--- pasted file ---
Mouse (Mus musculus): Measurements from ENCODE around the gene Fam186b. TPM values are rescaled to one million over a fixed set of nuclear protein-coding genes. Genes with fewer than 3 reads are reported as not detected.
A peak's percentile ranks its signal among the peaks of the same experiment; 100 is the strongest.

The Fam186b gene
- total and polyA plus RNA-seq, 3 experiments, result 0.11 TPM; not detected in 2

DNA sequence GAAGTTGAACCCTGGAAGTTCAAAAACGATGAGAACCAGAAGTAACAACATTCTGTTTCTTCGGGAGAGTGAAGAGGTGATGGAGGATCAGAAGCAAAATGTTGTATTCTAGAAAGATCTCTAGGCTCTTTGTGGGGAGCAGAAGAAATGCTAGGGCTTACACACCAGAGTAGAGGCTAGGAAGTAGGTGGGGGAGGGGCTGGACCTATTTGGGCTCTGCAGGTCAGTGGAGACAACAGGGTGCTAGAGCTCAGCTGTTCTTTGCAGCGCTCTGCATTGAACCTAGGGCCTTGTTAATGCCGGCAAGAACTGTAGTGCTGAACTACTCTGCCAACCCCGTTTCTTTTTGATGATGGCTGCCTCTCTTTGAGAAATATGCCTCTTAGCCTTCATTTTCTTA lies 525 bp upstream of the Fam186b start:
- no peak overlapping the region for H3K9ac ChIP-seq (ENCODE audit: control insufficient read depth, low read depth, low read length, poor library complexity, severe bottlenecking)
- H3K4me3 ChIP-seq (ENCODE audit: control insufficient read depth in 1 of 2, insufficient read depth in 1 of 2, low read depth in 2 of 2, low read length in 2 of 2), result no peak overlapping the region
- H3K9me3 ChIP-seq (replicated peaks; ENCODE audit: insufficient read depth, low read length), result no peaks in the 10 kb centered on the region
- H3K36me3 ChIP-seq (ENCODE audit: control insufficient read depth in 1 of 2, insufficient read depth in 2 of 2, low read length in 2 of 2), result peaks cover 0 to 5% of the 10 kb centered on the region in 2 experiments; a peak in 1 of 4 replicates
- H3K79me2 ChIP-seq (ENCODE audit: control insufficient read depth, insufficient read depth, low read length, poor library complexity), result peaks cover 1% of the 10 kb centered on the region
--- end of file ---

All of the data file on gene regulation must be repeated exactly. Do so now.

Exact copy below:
Mouse (Mus musculus): Measurements from ENCODE around the gene Fam186b. TPM values are rescaled to one million over a fixed set of nuclear protein-coding genes. Genes with fewer than 3 reads are reported as not detected.
A peak's percentile ranks its signal among the peaks of the same experiment; 100 is the strongest.

The Fam186b gene
- total and polyA plus RNA-seq, 3 experiments, result 0.11 TPM; not detected in 2

DNA sequence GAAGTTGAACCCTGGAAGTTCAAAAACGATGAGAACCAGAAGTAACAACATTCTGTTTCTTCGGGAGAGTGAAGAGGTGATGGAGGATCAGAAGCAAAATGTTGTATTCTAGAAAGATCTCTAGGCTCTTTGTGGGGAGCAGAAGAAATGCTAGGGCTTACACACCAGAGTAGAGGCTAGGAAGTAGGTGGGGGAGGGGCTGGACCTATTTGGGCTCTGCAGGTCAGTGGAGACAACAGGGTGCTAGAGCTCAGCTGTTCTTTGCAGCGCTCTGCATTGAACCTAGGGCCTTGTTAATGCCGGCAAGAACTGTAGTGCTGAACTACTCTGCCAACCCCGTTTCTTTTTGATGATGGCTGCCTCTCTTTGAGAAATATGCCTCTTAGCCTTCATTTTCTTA lies 525 bp upstream of the Fam186b start:
- no peak overlapping the region for H3K9ac ChIP-seq (ENCODE audit: control insufficient read depth, low read depth, low read length, poor library complexity, severe bottlenecking)
- H3K4me3 ChIP-seq (ENCODE audit: control insufficient read depth in 1 of 2, insufficient read depth in 1 of 2, low read depth in 2 of 2, low read length in 2 of 2), result no peak overlapping the region
- H3K9me3 ChIP-seq (replicated peaks; ENCODE audit: insufficient read depth, low read length), result no peaks in the 10 kb centered on the region
- H3K36me3 ChIP-seq (ENCODE audit: control insufficient read depth in 1 of 2, insufficient read depth in 2 of 2, low read length in 2 of 2), result peaks cover 0 to 5% of the 10 kb centered on the region in 2 experiments; a peak in 1 of 4 replicates
- H3K79me2 ChIP-seq (ENCODE audit: control insufficient read depth, insufficient read depth, low read length, poor library complexity), result peaks cover 1% of the 10 kb centered on the region